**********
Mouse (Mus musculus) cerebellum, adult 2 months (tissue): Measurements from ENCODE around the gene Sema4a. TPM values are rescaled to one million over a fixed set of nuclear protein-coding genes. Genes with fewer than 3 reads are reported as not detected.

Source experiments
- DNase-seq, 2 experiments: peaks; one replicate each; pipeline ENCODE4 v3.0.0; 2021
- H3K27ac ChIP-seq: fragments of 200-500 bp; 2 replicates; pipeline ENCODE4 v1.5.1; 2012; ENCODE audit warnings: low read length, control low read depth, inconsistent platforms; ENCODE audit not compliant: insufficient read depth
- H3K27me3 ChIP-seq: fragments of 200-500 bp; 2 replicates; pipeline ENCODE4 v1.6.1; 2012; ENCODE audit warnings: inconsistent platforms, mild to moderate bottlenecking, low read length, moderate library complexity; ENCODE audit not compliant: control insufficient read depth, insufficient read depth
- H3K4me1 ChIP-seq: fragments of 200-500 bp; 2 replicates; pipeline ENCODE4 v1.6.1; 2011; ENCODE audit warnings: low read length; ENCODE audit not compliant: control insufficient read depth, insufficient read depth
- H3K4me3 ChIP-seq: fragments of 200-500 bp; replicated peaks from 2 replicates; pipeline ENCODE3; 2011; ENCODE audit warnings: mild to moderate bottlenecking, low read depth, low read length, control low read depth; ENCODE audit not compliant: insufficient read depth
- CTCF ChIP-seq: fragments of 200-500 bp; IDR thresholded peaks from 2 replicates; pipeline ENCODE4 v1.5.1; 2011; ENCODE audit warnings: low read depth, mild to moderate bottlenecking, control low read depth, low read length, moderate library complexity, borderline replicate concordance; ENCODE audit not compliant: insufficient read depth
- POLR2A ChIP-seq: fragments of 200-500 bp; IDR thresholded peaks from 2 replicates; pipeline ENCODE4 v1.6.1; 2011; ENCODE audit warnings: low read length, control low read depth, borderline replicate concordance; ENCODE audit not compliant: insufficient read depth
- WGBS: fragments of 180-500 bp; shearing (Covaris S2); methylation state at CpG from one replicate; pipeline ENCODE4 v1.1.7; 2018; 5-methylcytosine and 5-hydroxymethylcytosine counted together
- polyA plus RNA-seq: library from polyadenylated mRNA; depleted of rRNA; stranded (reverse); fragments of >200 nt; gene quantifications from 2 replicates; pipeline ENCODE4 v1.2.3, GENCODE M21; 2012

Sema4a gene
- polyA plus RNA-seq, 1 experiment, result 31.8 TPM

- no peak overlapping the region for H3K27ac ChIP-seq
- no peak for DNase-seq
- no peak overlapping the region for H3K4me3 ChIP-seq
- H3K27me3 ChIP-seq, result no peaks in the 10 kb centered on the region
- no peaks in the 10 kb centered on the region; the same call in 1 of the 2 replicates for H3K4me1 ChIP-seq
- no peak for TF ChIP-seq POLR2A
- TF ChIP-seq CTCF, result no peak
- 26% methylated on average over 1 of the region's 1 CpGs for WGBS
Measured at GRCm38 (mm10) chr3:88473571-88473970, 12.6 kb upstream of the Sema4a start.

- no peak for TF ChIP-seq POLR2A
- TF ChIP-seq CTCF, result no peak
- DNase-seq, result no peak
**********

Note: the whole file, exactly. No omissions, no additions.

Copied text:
Mouse (Mus musculus) cerebellum, adult 2 months (tissue): Measurements from ENCODE around the gene Sema4a. TPM values are rescaled to one million over a fixed set of nuclear protein-coding genes. Genes with fewer than 3 reads are reported as not detected.

Source experiments
- DNase-seq, 2 experiments: peaks; one replicate each; pipeline ENCODE4 v3.0.0; 2021
- H3K27ac ChIP-seq: fragments of 200-500 bp; 2 replicates; pipeline ENCODE4 v1.5.1; 2012; ENCODE audit warnings: low read length, control low read depth, inconsistent platforms; ENCODE audit not compliant: insufficient read depth
- H3K27me3 ChIP-seq: fragments of 200-500 bp; 2 replicates; pipeline ENCODE4 v1.6.1; 2012; ENCODE audit warnings: inconsistent platforms, mild to moderate bottlenecking, low read length, moderate library complexity; ENCODE audit not compliant: control insufficient read depth, insufficient read depth
- H3K4me1 ChIP-seq: fragments of 200-500 bp; 2 replicates; pipeline ENCODE4 v1.6.1; 2011; ENCODE audit warnings: low read length; ENCODE audit not compliant: control insufficient read depth, insufficient read depth
- H3K4me3 ChIP-seq: fragments of 200-500 bp; replicated peaks from 2 replicates; pipeline ENCODE3; 2011; ENCODE audit warnings: mild to moderate bottlenecking, low read depth, low read length, control low read depth; ENCODE audit not compliant: insufficient read depth
- CTCF ChIP-seq: fragments of 200-500 bp; IDR thresholded peaks from 2 replicates; pipeline ENCODE4 v1.5.1; 2011; ENCODE audit warnings: low read depth, mild to moderate bottlenecking, control low read depth, low read length, moderate library complexity, borderline replicate concordance; ENCODE audit not compliant: insufficient read depth
- POLR2A ChIP-seq: fragments of 200-500 bp; IDR thresholded peaks from 2 replicates; pipeline ENCODE4 v1.6.1; 2011; ENCODE audit warnings: low read length, control low read depth, borderline replicate concordance; ENCODE audit not compliant: insufficient read depth
- WGBS: fragments of 180-500 bp; shearing (Covaris S2); methylation state at CpG from one replicate; pipeline ENCODE4 v1.1.7; 2018; 5-methylcytosine and 5-hydroxymethylcytosine counted together
- polyA plus RNA-seq: library from polyadenylated mRNA; depleted of rRNA; stranded (reverse); fragments of >200 nt; gene quantifications from 2 replicates; pipeline ENCODE4 v1.2.3, GENCODE M21; 2012

Sema4a gene
- polyA plus RNA-seq, 1 experiment, result 31.8 TPM

- no peak overlapping the region for H3K27ac ChIP-seq
- no peak for DNase-seq
- no peak overlapping the region for H3K4me3 ChIP-seq
- H3K27me3 ChIP-seq, result no peaks in the 10 kb centered on the region
- no peaks in the 10 kb centered on the region; the same call in 1 of the 2 replicates for H3K4me1 ChIP-seq
- no peak for TF ChIP-seq POLR2A
- TF ChIP-seq CTCF, result no peak
- 26% methylated on average over 1 of the region's 1 CpGs for WGBS
Measured at GRCm38 (mm10) chr3:88473571-88473970, 12.6 kb upstream of the Sema4a start.

- no peak for TF ChIP-seq POLR2A
- TF ChIP-seq CTCF, result no peak
- DNase-seq, result no peak